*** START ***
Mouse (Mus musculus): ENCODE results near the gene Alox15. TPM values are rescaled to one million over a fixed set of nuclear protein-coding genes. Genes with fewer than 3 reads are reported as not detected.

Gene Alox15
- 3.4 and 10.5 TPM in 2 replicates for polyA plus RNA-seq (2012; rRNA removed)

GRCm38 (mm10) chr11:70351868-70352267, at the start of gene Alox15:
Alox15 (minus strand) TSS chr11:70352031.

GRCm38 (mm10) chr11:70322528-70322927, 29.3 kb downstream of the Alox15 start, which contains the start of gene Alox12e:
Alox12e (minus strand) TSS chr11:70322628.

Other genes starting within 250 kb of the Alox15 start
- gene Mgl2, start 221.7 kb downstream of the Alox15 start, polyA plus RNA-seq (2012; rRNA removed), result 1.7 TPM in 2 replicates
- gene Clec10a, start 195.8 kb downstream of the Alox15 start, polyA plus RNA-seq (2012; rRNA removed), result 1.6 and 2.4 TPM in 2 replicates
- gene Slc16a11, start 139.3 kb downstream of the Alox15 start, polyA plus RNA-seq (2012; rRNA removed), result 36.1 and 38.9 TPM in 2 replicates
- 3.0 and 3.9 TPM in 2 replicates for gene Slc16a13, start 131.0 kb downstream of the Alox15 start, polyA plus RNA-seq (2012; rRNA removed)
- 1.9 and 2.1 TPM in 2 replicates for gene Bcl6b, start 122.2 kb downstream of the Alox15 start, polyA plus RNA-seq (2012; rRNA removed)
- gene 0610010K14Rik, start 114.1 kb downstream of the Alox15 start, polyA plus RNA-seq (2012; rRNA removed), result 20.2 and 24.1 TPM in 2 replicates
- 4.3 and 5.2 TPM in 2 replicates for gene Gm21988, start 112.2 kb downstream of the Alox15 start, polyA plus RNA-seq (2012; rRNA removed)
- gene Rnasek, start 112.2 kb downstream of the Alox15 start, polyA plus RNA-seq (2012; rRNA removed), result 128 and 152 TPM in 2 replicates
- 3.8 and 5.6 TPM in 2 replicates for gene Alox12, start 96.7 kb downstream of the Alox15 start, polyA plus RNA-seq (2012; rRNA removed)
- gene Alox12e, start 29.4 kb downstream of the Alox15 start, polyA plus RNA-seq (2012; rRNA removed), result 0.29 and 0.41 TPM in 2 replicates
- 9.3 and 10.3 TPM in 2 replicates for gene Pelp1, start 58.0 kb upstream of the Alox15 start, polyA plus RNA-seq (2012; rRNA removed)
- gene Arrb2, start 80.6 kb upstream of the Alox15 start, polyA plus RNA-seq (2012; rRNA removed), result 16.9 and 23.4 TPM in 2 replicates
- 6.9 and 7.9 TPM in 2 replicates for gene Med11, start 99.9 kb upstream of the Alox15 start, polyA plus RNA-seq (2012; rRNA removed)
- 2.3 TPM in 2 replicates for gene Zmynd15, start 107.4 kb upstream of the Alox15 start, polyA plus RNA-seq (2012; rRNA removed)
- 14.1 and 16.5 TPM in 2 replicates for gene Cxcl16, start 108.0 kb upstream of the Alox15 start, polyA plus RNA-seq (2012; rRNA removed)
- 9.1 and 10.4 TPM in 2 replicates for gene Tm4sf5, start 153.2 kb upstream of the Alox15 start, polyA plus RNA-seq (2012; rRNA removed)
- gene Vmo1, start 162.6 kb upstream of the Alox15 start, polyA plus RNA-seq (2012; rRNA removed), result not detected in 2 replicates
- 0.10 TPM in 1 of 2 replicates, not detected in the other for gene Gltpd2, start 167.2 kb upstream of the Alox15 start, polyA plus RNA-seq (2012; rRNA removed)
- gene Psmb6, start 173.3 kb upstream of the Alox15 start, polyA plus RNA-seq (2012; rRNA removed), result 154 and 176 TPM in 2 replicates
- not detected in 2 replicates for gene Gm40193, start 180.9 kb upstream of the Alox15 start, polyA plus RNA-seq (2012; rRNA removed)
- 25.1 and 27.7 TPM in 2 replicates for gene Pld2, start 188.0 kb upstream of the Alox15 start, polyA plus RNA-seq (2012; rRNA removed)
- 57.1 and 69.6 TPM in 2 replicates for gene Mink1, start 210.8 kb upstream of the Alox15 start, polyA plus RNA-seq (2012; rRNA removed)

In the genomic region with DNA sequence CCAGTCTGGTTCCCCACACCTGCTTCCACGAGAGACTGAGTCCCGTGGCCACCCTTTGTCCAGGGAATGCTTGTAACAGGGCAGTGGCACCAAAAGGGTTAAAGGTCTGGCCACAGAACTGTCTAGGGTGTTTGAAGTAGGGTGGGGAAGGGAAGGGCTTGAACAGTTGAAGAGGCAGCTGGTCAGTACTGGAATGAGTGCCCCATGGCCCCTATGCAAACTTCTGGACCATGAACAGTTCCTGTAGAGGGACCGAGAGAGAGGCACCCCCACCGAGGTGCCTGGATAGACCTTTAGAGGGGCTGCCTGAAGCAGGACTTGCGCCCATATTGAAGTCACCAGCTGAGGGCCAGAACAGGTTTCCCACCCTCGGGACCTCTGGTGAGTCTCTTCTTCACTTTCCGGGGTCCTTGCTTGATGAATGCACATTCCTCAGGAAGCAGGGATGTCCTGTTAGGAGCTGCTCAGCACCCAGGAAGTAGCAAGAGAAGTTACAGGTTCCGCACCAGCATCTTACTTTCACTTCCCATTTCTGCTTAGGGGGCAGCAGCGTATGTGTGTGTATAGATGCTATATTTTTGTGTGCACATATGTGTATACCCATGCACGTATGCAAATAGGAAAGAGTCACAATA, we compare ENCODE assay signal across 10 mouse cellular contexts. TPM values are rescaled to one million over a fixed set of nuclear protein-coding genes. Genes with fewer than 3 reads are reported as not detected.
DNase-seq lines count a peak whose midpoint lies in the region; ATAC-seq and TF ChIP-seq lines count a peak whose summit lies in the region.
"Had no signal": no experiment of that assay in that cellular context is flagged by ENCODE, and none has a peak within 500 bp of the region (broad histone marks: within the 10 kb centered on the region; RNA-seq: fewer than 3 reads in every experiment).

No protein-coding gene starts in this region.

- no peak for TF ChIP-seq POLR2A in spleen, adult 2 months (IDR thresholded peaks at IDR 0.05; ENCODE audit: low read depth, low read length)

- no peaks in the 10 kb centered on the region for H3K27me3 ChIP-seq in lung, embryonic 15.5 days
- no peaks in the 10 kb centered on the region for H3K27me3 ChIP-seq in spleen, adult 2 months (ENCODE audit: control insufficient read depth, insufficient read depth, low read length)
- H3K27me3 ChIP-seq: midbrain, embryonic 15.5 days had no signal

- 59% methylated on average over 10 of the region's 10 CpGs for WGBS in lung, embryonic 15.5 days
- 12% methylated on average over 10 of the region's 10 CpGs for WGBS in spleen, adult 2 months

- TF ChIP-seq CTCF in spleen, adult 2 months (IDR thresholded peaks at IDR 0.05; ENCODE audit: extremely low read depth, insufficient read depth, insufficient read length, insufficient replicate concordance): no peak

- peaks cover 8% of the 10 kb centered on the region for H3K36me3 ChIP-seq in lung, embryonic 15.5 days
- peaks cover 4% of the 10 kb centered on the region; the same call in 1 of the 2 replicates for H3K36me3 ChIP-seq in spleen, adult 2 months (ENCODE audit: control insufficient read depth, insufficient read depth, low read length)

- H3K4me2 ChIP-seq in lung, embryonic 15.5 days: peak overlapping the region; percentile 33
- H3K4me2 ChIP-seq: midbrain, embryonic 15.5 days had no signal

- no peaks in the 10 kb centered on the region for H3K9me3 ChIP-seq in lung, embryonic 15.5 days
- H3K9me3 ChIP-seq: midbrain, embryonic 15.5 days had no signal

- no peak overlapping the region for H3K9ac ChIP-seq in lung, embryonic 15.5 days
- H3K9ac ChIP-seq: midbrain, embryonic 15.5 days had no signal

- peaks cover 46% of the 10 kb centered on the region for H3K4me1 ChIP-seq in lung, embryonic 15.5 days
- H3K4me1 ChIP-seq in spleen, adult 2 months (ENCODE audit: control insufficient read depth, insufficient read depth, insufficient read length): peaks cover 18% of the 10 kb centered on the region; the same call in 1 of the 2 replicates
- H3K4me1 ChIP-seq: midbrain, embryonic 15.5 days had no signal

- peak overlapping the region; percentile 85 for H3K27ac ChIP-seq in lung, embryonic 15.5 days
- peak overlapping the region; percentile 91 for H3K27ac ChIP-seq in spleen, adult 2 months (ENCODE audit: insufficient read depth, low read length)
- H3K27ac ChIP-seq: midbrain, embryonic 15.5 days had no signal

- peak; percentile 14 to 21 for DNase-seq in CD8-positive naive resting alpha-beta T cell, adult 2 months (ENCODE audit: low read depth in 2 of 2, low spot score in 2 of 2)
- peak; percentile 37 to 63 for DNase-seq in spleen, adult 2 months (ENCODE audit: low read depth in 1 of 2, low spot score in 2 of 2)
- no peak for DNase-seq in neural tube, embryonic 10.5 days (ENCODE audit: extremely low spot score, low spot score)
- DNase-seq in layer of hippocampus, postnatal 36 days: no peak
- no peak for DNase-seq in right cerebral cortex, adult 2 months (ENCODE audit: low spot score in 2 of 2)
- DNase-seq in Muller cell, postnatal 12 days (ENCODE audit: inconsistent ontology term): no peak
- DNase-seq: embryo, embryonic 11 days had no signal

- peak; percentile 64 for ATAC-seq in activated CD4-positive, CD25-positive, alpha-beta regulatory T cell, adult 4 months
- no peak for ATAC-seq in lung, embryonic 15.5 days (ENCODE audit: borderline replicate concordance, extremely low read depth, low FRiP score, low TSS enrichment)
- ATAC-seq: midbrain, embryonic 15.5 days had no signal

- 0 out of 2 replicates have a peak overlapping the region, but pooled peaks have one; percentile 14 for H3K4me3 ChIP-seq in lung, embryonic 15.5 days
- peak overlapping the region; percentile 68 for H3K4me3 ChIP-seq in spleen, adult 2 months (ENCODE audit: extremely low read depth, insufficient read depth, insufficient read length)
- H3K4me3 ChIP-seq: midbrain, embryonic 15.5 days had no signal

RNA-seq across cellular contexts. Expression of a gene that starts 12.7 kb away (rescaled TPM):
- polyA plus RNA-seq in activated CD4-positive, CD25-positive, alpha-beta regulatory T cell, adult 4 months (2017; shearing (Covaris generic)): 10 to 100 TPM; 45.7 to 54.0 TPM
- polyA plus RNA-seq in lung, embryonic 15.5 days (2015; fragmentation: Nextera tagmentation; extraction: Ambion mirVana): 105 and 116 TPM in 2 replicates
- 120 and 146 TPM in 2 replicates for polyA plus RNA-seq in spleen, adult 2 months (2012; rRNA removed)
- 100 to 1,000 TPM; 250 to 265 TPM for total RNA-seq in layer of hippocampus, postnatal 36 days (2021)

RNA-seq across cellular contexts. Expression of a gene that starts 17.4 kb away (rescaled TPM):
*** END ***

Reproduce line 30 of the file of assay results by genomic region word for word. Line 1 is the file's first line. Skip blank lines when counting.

- 57.1 and 69.6 TPM in 2 replicates for gene Mink1, start 210.8 kb upstream of the Alox15 start, polyA plus RNA-seq (2012; rRNA removed)